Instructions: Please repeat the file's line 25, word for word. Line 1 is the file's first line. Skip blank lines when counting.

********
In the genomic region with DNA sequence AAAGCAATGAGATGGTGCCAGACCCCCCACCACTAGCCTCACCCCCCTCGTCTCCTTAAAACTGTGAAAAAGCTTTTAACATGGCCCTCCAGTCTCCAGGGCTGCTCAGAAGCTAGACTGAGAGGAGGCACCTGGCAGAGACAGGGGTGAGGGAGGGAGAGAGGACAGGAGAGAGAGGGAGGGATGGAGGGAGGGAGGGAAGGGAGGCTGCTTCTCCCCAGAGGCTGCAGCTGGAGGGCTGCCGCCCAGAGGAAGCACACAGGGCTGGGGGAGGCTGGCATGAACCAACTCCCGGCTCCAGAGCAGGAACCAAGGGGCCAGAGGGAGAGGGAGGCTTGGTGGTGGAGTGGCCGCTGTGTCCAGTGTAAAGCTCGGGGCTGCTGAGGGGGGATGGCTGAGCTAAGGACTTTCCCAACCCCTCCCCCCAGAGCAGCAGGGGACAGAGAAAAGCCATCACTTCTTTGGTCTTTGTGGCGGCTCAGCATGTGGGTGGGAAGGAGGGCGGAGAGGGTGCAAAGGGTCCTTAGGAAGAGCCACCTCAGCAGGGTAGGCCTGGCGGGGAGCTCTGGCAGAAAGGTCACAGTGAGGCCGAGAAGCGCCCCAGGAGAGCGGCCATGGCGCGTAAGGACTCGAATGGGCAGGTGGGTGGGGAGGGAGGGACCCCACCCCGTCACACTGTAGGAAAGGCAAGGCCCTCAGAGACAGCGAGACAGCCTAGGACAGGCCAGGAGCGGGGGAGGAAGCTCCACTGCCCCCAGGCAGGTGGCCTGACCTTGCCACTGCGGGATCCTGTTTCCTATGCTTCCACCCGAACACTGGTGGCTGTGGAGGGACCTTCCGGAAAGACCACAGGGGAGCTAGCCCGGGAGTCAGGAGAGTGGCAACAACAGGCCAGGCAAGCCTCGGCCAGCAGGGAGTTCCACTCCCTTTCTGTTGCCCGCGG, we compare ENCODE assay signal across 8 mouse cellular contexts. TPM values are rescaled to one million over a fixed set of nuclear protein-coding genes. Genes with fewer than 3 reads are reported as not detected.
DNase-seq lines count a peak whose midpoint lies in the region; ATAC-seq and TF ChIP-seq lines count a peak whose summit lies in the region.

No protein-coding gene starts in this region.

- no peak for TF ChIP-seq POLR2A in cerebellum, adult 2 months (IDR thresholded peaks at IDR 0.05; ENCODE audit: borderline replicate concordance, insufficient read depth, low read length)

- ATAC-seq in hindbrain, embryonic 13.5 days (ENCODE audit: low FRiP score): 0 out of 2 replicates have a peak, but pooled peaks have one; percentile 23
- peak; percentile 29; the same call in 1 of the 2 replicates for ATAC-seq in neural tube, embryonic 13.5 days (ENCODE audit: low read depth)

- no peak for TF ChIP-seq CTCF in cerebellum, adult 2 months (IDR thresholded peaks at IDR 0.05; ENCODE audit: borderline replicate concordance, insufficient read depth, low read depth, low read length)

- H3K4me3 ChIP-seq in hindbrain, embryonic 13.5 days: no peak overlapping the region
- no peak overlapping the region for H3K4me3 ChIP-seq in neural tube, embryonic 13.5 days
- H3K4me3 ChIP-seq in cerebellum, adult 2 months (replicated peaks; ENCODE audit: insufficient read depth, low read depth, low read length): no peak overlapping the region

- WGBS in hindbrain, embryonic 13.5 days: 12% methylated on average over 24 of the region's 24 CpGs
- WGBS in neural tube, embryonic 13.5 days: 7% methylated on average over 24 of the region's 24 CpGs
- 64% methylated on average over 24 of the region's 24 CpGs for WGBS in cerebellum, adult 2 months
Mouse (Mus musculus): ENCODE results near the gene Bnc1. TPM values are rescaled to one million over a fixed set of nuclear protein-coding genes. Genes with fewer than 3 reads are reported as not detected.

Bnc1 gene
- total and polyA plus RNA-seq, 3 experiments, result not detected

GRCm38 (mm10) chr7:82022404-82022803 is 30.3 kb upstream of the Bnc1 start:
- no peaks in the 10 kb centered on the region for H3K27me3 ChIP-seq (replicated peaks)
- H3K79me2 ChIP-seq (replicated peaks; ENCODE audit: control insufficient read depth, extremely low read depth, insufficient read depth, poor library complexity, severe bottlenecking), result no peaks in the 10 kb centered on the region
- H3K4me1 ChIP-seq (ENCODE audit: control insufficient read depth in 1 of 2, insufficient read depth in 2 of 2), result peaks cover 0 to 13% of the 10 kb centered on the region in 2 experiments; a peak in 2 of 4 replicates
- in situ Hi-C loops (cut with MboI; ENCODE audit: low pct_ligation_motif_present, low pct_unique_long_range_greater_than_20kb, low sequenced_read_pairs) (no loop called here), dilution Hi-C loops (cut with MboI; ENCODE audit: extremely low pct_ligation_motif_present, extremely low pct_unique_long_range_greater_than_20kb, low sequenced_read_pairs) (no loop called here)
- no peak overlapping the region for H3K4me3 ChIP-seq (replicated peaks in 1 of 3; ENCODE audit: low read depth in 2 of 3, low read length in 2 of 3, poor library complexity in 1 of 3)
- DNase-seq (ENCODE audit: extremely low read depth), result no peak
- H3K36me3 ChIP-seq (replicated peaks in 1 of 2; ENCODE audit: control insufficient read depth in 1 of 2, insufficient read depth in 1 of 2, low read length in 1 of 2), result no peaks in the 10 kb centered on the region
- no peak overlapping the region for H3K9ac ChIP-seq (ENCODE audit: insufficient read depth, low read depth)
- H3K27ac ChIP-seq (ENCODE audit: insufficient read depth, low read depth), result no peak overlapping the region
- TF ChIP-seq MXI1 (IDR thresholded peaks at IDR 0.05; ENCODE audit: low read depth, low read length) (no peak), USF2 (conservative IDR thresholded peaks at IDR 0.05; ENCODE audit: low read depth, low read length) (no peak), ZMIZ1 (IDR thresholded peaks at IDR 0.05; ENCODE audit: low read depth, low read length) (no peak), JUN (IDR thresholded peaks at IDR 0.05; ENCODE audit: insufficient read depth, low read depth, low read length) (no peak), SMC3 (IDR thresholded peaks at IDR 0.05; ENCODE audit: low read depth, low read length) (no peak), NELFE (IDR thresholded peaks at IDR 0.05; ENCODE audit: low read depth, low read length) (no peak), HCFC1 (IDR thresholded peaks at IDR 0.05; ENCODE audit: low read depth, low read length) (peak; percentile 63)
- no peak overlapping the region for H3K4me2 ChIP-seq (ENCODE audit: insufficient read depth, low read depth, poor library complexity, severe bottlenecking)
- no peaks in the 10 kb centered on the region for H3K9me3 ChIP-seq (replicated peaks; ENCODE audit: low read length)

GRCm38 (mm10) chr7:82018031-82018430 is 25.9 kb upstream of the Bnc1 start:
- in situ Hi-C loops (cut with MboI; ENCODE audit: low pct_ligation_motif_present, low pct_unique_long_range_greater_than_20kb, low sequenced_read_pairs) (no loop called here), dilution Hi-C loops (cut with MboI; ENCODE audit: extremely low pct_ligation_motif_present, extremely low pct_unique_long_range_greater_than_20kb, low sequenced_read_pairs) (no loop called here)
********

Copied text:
- no peak overlapping the region for H3K9ac ChIP-seq (ENCODE audit: insufficient read depth, low read depth)